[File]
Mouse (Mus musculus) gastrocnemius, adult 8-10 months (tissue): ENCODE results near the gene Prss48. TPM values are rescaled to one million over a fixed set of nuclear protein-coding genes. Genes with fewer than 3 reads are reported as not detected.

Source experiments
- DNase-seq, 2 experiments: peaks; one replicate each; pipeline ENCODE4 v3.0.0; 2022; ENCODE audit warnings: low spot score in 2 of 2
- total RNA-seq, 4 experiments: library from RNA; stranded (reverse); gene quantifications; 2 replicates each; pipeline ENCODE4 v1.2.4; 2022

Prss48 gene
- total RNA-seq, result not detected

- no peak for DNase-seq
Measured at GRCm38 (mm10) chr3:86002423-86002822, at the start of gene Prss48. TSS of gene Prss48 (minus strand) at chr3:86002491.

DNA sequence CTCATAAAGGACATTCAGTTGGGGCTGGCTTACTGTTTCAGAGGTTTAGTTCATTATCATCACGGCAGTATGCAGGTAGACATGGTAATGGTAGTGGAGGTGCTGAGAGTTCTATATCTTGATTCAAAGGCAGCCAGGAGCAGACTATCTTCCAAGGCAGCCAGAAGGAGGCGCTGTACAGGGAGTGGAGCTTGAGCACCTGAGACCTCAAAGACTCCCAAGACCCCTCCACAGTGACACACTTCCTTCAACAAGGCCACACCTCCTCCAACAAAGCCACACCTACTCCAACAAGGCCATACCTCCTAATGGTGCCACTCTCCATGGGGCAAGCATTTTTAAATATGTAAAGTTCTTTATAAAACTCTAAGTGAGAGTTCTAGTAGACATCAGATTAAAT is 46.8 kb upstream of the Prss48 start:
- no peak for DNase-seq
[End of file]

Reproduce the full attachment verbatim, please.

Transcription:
Mouse (Mus musculus) gastrocnemius, adult 8-10 months (tissue): ENCODE results near the gene Prss48. TPM values are rescaled to one million over a fixed set of nuclear protein-coding genes. Genes with fewer than 3 reads are reported as not detected.

Source experiments
- DNase-seq, 2 experiments: peaks; one replicate each; pipeline ENCODE4 v3.0.0; 2022; ENCODE audit warnings: low spot score in 2 of 2
- total RNA-seq, 4 experiments: library from RNA; stranded (reverse); gene quantifications; 2 replicates each; pipeline ENCODE4 v1.2.4; 2022

Prss48 gene
- total RNA-seq, result not detected

- no peak for DNase-seq
Measured at GRCm38 (mm10) chr3:86002423-86002822, at the start of gene Prss48. TSS of gene Prss48 (minus strand) at chr3:86002491.

DNA sequence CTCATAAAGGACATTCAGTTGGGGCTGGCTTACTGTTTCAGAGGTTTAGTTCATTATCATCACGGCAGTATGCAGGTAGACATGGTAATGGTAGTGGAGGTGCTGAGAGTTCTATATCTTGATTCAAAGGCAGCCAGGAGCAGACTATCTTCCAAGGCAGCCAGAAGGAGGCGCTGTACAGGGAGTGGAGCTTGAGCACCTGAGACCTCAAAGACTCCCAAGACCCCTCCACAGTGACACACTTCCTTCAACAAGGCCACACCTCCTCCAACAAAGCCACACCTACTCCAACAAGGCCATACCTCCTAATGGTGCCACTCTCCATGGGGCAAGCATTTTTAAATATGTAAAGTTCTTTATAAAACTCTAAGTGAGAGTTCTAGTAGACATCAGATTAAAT is 46.8 kb upstream of the Prss48 start:
- no peak for DNase-seq